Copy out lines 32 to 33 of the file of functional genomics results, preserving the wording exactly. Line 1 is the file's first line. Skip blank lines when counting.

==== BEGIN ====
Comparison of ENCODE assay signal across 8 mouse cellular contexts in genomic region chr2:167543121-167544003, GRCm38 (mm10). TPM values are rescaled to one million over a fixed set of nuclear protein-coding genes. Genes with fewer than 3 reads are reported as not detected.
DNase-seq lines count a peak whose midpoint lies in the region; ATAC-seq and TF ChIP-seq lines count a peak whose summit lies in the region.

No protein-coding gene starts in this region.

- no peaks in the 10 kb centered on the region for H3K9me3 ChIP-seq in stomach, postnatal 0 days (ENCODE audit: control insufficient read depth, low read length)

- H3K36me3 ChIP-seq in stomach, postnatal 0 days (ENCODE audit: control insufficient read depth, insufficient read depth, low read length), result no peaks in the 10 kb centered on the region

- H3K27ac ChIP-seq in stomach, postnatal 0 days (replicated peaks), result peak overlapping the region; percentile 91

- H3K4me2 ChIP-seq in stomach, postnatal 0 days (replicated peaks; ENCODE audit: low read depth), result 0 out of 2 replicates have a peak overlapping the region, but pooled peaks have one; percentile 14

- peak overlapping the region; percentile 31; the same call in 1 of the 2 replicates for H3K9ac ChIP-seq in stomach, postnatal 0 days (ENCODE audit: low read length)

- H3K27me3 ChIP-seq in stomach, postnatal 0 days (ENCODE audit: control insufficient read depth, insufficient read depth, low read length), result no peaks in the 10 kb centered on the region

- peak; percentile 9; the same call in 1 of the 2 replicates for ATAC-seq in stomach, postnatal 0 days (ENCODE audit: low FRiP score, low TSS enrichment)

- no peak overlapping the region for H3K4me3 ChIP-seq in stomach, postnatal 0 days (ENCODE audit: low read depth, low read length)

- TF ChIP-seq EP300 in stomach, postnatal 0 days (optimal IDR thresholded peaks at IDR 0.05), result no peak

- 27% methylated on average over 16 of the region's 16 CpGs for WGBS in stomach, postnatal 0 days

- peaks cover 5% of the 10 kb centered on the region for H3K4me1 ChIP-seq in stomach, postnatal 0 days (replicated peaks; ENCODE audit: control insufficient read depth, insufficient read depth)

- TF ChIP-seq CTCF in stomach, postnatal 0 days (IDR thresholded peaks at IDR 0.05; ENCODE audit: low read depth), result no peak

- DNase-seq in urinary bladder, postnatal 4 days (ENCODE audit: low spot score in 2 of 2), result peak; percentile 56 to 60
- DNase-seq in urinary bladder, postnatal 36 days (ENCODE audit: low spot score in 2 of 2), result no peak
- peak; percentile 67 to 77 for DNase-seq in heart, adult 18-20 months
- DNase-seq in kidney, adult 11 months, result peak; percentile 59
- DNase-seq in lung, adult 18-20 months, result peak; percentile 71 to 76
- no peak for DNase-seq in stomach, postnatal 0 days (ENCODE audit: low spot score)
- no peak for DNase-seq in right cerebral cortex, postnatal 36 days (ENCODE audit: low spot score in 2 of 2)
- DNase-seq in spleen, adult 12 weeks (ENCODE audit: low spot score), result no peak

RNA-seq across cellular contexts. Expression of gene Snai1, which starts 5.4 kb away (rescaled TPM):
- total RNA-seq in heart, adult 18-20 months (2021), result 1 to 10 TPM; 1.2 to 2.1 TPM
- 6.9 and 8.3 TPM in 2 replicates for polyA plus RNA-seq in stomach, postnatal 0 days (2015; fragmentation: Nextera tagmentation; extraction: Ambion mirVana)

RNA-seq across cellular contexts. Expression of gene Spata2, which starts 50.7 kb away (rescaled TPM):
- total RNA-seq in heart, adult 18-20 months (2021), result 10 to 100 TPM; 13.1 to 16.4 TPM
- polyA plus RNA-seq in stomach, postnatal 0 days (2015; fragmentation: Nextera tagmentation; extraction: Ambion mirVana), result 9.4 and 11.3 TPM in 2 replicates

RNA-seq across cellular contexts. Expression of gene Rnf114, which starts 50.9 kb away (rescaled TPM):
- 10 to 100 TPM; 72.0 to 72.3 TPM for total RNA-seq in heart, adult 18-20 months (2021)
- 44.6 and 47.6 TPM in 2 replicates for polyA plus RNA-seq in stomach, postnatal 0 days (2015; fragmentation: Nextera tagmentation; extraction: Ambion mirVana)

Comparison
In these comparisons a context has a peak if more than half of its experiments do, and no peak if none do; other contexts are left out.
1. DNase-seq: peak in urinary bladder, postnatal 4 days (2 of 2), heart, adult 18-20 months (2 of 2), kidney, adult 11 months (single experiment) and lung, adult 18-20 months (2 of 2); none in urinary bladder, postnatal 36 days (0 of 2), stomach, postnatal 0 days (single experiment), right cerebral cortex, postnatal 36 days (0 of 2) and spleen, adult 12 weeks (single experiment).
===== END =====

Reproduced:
- 44.6 and 47.6 TPM in 2 replicates for polyA plus RNA-seq in stomach, postnatal 0 days (2015; fragmentation: Nextera tagmentation; extraction: Ambion mirVana)

Comparison